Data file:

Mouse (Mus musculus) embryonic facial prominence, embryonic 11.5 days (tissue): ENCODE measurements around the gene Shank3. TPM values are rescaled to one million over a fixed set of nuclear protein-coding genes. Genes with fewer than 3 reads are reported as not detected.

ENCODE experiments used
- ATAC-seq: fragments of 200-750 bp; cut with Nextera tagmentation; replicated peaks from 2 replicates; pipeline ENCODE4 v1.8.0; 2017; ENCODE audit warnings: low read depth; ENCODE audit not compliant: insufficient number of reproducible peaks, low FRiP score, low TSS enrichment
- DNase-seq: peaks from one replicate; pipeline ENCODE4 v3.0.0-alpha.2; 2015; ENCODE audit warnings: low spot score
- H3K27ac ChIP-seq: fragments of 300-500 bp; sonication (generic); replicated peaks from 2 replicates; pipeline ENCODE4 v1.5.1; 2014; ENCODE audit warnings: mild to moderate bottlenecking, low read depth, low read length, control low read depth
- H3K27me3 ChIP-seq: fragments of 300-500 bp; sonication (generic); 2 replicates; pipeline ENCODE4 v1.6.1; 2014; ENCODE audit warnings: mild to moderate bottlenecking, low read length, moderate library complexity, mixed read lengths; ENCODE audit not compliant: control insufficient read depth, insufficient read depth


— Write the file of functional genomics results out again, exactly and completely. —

Mouse (Mus musculus) embryonic facial prominence, embryonic 11.5 days (tissue): ENCODE measurements around the gene Shank3. TPM values are rescaled to one million over a fixed set of nuclear protein-coding genes. Genes with fewer than 3 reads are reported as not detected.

ENCODE experiments used
- ATAC-seq: fragments of 200-750 bp; cut with Nextera tagmentation; replicated peaks from 2 replicates; pipeline ENCODE4 v1.8.0; 2017; ENCODE audit warnings: low read depth; ENCODE audit not compliant: insufficient number of reproducible peaks, low FRiP score, low TSS enrichment
- DNase-seq: peaks from one replicate; pipeline ENCODE4 v3.0.0-alpha.2; 2015; ENCODE audit warnings: low spot score
- H3K27ac ChIP-seq: fragments of 300-500 bp; sonication (generic); replicated peaks from 2 replicates; pipeline ENCODE4 v1.5.1; 2014; ENCODE audit warnings: mild to moderate bottlenecking, low read depth, low read length, control low read depth
- H3K27me3 ChIP-seq: fragments of 300-500 bp; sonication (generic); 2 replicates; pipeline ENCODE4 v1.6.1; 2014; ENCODE audit warnings: mild to moderate bottlenecking, low read length, moderate library complexity, mixed read lengths; ENCODE audit not compliant: control insufficient read depth, insufficient read depth